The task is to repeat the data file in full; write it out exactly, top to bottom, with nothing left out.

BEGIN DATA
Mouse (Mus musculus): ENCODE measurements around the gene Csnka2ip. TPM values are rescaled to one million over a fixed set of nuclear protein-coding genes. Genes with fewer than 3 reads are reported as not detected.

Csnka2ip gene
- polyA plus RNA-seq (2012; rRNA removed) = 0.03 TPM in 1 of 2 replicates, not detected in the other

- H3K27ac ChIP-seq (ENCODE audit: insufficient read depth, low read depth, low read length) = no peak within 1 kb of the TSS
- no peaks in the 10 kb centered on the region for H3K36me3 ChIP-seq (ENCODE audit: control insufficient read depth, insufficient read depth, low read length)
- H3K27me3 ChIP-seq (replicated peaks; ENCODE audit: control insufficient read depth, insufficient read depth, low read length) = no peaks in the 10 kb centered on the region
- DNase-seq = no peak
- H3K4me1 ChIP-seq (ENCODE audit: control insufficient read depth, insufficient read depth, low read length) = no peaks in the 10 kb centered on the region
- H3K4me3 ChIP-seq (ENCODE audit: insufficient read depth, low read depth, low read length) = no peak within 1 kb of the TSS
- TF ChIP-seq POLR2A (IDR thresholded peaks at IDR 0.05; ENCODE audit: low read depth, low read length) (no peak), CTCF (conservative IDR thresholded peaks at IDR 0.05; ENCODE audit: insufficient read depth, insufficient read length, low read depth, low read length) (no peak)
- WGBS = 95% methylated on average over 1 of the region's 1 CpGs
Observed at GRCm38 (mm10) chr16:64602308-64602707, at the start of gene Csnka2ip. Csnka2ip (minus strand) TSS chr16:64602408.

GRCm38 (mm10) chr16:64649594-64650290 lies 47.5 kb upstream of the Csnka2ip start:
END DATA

Mouse (Mus musculus): ENCODE measurements around the gene Csnka2ip. TPM values are rescaled to one million over a fixed set of nuclear protein-coding genes. Genes with fewer than 3 reads are reported as not detected.

Csnka2ip gene
- polyA plus RNA-seq (2012; rRNA removed) = 0.03 TPM in 1 of 2 replicates, not detected in the other

- H3K27ac ChIP-seq (ENCODE audit: insufficient read depth, low read depth, low read length) = no peak within 1 kb of the TSS
- no peaks in the 10 kb centered on the region for H3K36me3 ChIP-seq (ENCODE audit: control insufficient read depth, insufficient read depth, low read length)
- H3K27me3 ChIP-seq (replicated peaks; ENCODE audit: control insufficient read depth, insufficient read depth, low read length) = no peaks in the 10 kb centered on the region
- DNase-seq = no peak
- H3K4me1 ChIP-seq (ENCODE audit: control insufficient read depth, insufficient read depth, low read length) = no peaks in the 10 kb centered on the region
- H3K4me3 ChIP-seq (ENCODE audit: insufficient read depth, low read depth, low read length) = no peak within 1 kb of the TSS
- TF ChIP-seq POLR2A (IDR thresholded peaks at IDR 0.05; ENCODE audit: low read depth, low read length) (no peak), CTCF (conservative IDR thresholded peaks at IDR 0.05; ENCODE audit: insufficient read depth, insufficient read length, low read depth, low read length) (no peak)
- WGBS = 95% methylated on average over 1 of the region's 1 CpGs
Observed at GRCm38 (mm10) chr16:64602308-64602707, at the start of gene Csnka2ip. Csnka2ip (minus strand) TSS chr16:64602408.

GRCm38 (mm10) chr16:64649594-64650290 lies 47.5 kb upstream of the Csnka2ip start: